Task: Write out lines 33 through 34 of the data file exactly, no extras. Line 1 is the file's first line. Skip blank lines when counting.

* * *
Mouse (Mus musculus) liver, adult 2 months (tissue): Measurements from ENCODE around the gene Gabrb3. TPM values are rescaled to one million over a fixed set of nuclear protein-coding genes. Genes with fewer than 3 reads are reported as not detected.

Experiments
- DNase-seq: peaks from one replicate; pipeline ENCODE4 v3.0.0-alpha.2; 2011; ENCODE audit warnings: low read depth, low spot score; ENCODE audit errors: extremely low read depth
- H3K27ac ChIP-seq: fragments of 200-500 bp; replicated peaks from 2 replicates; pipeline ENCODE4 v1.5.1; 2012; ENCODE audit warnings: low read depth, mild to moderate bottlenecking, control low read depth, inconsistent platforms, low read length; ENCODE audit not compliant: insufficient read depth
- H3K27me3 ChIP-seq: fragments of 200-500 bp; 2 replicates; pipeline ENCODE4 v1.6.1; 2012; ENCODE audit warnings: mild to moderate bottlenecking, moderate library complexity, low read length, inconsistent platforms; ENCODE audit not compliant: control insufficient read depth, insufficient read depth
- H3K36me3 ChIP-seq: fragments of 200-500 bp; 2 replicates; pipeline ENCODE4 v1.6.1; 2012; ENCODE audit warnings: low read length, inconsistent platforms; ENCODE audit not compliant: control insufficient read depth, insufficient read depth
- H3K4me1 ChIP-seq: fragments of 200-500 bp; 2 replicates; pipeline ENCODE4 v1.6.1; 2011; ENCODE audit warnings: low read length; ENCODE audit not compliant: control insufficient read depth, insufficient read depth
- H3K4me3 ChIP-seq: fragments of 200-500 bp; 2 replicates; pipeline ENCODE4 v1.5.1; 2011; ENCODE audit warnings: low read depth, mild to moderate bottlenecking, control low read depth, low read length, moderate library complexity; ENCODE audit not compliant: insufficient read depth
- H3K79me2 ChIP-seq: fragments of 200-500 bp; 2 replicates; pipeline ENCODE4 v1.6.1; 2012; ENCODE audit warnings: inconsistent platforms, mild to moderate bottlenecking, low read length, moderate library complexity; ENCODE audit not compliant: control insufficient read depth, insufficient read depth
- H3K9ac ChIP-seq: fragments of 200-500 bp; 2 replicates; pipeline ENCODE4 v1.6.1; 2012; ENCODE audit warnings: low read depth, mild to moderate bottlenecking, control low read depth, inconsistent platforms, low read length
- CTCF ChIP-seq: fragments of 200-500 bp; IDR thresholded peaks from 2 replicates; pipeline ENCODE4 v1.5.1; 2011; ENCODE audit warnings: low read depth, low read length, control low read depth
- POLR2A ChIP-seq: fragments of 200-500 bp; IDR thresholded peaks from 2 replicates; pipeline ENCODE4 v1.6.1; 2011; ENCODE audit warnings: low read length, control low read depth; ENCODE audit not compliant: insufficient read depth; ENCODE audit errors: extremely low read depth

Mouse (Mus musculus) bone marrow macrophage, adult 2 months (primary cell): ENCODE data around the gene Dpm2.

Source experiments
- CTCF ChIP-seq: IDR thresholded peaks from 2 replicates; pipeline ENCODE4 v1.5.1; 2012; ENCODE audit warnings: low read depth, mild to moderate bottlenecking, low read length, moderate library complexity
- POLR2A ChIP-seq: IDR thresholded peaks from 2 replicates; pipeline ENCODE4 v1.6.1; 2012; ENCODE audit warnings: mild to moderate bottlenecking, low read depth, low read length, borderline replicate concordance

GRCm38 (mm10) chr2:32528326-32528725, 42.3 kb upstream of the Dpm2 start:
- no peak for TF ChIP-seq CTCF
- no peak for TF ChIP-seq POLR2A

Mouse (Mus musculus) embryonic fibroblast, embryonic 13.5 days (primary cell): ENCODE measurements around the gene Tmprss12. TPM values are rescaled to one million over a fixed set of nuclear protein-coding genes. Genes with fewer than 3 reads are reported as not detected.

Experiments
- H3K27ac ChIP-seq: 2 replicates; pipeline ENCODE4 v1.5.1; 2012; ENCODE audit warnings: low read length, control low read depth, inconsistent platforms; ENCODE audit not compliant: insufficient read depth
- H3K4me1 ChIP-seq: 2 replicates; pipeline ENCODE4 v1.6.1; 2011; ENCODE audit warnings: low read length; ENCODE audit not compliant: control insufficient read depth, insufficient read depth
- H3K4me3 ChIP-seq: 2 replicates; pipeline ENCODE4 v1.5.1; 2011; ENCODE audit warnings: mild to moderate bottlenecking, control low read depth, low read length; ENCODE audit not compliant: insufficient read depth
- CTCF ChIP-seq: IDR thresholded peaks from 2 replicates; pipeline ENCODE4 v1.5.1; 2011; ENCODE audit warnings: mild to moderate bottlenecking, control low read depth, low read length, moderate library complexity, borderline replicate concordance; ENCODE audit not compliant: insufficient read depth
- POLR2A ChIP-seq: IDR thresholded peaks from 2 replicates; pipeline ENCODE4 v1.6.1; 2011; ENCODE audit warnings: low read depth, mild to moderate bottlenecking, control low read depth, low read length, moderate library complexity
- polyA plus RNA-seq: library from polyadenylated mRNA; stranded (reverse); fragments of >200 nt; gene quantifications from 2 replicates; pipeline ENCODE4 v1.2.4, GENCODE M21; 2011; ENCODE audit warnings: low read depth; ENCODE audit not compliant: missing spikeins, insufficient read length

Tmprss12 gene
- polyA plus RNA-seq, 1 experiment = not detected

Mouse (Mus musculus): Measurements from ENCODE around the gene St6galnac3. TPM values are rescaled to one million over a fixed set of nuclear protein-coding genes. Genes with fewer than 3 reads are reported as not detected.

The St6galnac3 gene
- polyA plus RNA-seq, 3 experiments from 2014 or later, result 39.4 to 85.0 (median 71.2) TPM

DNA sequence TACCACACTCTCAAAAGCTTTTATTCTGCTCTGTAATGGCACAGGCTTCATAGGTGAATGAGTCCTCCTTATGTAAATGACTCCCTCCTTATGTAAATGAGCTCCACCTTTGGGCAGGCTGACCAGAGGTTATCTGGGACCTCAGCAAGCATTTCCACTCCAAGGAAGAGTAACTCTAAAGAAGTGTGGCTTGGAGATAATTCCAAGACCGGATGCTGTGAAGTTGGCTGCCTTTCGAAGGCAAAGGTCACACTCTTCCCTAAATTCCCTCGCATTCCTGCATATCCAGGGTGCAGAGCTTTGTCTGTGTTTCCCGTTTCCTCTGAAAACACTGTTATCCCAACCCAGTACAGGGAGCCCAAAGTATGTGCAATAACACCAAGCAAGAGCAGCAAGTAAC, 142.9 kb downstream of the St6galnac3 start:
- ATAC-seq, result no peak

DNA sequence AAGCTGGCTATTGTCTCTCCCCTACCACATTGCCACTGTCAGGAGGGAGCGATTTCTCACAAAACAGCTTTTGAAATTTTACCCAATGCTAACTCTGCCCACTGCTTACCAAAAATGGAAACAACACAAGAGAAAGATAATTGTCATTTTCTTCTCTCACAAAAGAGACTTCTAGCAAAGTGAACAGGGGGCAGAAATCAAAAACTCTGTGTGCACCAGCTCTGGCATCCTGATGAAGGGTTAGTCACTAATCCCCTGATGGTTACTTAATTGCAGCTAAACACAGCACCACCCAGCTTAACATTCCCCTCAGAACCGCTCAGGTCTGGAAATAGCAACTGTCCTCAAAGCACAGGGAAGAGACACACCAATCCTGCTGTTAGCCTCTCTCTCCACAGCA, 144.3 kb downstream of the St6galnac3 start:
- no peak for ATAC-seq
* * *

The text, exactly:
DNA sequence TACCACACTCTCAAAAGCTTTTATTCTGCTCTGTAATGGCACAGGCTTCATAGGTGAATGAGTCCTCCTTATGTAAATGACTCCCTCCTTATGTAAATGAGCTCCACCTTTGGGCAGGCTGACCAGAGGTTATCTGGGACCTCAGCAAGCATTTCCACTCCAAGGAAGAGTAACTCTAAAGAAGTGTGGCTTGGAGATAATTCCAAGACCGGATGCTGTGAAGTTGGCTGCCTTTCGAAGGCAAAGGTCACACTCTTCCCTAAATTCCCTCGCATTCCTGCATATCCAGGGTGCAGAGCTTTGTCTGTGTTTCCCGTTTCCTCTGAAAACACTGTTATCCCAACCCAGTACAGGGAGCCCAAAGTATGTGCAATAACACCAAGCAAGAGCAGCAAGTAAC, 142.9 kb downstream of the St6galnac3 start:
- ATAC-seq, result no peak